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WASHINGTON (AP) — Republican Sen. John McCain is accusing Russian President Vladimir Putin of corruption, repression and self-serving rule in an opinion piece for Pravda that answers the Russian leader's broadside published last week in an American newspaper.
In an op-ed headlined "Russians Deserve Better That Putin," McCain singles out Putin and his associates for punishing dissent, specifically the death in prison of Russian lawyer Sergei Magnitsky. The Russian presidential human rights council found in 2011 that Magnitsky, who had accused Russian officials of colluding with organized criminals, had been beaten and denied medical treatment.
McCain also criticized Putin for siding with Syrian President Bashar Assad in the 2½ year civil war that has killed more than 100,000 people.
McCain insists that he is not anti-Russian but rather "more pro-Russian than the regime that misrules you today."
"President Putin doesn't believe ... in you. He doesn't believe that human nature at liberty can rise above its weaknesses and build just, peaceful, prosperous societies. Or, at least, he doesn't believe Russians can. So he rules by using those weaknesses, by corruption, repression and violence. He rules for himself, not you," McCain wrote.
The senator submitted the editorial to Pravda and was told it would be posted on Thursday. The Associated Press obtained a copy of the editorial.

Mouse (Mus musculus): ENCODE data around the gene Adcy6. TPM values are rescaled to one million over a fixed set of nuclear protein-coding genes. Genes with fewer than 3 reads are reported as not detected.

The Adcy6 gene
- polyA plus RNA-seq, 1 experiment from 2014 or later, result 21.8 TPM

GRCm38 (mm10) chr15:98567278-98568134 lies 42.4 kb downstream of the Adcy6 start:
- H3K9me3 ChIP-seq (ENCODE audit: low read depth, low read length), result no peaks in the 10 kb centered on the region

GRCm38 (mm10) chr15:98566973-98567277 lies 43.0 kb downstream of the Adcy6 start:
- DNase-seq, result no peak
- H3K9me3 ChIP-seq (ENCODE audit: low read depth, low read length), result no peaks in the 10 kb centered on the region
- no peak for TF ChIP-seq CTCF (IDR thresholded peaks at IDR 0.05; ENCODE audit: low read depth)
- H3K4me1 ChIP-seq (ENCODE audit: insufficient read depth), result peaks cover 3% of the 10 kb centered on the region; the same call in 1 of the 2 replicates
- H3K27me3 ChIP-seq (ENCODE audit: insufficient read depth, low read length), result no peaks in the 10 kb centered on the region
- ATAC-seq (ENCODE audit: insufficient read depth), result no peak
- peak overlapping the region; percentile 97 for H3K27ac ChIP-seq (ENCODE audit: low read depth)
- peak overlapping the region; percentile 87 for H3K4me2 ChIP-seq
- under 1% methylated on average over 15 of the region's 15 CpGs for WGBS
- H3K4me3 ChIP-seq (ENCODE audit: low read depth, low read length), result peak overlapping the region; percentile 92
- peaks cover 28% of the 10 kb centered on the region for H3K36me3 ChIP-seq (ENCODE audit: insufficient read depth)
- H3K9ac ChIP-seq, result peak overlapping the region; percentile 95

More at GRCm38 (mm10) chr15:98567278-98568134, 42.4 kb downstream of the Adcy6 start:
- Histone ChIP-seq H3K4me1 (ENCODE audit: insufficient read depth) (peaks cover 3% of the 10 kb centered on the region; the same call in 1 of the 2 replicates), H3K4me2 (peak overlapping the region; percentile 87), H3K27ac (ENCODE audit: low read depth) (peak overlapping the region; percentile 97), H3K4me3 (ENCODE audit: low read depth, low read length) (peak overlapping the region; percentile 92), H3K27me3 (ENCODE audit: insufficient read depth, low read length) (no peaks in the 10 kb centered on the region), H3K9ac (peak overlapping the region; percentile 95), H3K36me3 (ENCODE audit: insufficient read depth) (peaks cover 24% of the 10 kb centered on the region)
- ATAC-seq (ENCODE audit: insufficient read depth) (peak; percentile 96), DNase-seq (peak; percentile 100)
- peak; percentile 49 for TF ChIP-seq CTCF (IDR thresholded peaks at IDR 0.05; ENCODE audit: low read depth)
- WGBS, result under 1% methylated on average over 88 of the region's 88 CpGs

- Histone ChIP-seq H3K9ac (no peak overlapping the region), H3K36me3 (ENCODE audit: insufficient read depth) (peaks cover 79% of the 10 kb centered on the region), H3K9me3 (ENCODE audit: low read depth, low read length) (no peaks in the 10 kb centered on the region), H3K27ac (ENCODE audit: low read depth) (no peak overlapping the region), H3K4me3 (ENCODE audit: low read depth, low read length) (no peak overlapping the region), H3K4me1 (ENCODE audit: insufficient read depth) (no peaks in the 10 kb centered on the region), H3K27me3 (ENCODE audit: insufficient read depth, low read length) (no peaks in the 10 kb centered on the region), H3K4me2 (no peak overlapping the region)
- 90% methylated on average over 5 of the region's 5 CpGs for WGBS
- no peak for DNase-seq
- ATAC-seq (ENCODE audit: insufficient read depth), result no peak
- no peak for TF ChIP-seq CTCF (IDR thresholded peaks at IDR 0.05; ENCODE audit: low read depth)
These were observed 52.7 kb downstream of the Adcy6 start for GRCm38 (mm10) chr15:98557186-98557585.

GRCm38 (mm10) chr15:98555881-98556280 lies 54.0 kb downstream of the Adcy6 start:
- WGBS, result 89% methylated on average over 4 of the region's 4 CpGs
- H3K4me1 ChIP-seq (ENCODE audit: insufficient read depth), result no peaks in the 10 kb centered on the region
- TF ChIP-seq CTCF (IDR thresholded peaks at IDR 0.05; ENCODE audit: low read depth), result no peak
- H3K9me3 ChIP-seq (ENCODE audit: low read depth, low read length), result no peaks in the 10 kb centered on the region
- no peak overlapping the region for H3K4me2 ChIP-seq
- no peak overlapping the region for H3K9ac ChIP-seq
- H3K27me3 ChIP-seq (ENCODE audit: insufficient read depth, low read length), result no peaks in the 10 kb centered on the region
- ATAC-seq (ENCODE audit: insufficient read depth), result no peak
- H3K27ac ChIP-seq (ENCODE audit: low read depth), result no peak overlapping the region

McCain assailed Putin and his associates for writing laws that codify bigotry, specifically legislation on sexual orientation. A new Russian law imposes fines and up to 15 days in prison for people accused of spreading "propaganda of nontraditional sexual relations" to minors.
On Syria, McCain said Putin is siding with a tyrant.
"He is not enhancing Russia's global reputation. He is destroying it. He has made her a friend to tyrants and an enemy to the oppressed, and untrusted by nations that seek to build a safer, more peaceful and prosperous world," the Arizona senator said.
McCain also criticized the imprisonment of the punk rock band Pussy Riot. The three women were convicted of hooliganism after staging an anti-Putin protest inside a Russian Orthodox Church.
The article by McCain, the 2008 Republican presidential nominee, comes just days after the U.S. and Russian officials reached an ambitious agreement that calls for an inventory of Syria's chemical weapons program within a week, and its complete eradication by mid-2014. Diplomatic wrangling continues, however.
Last week, Putin blamed opposition forces for the latest deadly chemical weapons attack in Syria and argued President Barack Obama's remarks about America were self-serving in an opinion piece for The New York Times. Putin also said it was dangerous for America to think of itself as exceptional, a reference to a comment Obama made.
McCain was not the first U.S. lawmaker to respond to Putin. House Armed Services Committee Chairman Howard "Buck" McKeon, R-Calif., wrote in an editorial for the Moscow Times about the suppression of the Russian people and the disregard for basic human rights.
If it feels like you are making less money now than you were before the Great Recession, you just might be.
Census data released Wednesday indicates that inflation in St. Louis has increased faster than income since 2007. The St. Louis Post-Dispatch reports that when adjusted for inflation, median household income for the region was just over $52,000 last year, compared with more than $58,000 in 2007.